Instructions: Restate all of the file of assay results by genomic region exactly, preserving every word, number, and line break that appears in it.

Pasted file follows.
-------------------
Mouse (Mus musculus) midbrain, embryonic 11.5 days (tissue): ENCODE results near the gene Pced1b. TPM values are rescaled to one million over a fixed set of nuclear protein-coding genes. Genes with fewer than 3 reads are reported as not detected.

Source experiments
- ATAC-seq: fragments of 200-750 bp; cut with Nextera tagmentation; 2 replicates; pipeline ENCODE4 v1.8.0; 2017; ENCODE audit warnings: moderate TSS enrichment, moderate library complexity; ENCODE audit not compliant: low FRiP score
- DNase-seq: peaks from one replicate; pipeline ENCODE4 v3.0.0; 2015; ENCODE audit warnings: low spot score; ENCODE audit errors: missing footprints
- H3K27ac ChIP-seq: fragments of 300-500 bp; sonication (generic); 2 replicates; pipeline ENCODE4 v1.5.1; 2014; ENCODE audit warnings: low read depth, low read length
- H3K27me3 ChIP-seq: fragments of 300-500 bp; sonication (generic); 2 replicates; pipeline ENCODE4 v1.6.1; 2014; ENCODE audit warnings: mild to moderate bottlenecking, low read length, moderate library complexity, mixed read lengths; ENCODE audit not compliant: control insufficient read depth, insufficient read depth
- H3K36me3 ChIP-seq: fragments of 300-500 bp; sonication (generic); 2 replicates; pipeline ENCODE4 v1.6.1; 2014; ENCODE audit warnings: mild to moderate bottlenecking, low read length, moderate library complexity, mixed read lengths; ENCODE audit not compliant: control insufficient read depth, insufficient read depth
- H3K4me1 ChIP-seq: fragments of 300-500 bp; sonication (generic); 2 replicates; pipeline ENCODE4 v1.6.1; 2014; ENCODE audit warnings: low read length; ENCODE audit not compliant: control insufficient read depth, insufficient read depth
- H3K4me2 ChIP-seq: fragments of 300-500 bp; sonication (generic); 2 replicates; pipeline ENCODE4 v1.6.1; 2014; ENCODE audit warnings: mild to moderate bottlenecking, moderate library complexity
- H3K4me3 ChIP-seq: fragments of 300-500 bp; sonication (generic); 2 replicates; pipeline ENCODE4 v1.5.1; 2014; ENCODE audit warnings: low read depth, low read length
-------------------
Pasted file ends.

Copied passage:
Mouse (Mus musculus) midbrain, embryonic 11.5 days (tissue): ENCODE results near the gene Pced1b. TPM values are rescaled to one million over a fixed set of nuclear protein-coding genes. Genes with fewer than 3 reads are reported as not detected.

Source experiments
- ATAC-seq: fragments of 200-750 bp; cut with Nextera tagmentation; 2 replicates; pipeline ENCODE4 v1.8.0; 2017; ENCODE audit warnings: moderate TSS enrichment, moderate library complexity; ENCODE audit not compliant: low FRiP score
- DNase-seq: peaks from one replicate; pipeline ENCODE4 v3.0.0; 2015; ENCODE audit warnings: low spot score; ENCODE audit errors: missing footprints
- H3K27ac ChIP-seq: fragments of 300-500 bp; sonication (generic); 2 replicates; pipeline ENCODE4 v1.5.1; 2014; ENCODE audit warnings: low read depth, low read length
- H3K27me3 ChIP-seq: fragments of 300-500 bp; sonication (generic); 2 replicates; pipeline ENCODE4 v1.6.1; 2014; ENCODE audit warnings: mild to moderate bottlenecking, low read length, moderate library complexity, mixed read lengths; ENCODE audit not compliant: control insufficient read depth, insufficient read depth
- H3K36me3 ChIP-seq: fragments of 300-500 bp; sonication (generic); 2 replicates; pipeline ENCODE4 v1.6.1; 2014; ENCODE audit warnings: mild to moderate bottlenecking, low read length, moderate library complexity, mixed read lengths; ENCODE audit not compliant: control insufficient read depth, insufficient read depth
- H3K4me1 ChIP-seq: fragments of 300-500 bp; sonication (generic); 2 replicates; pipeline ENCODE4 v1.6.1; 2014; ENCODE audit warnings: low read length; ENCODE audit not compliant: control insufficient read depth, insufficient read depth
- H3K4me2 ChIP-seq: fragments of 300-500 bp; sonication (generic); 2 replicates; pipeline ENCODE4 v1.6.1; 2014; ENCODE audit warnings: mild to moderate bottlenecking, moderate library complexity
- H3K4me3 ChIP-seq: fragments of 300-500 bp; sonication (generic); 2 replicates; pipeline ENCODE4 v1.5.1; 2014; ENCODE audit warnings: low read depth, low read length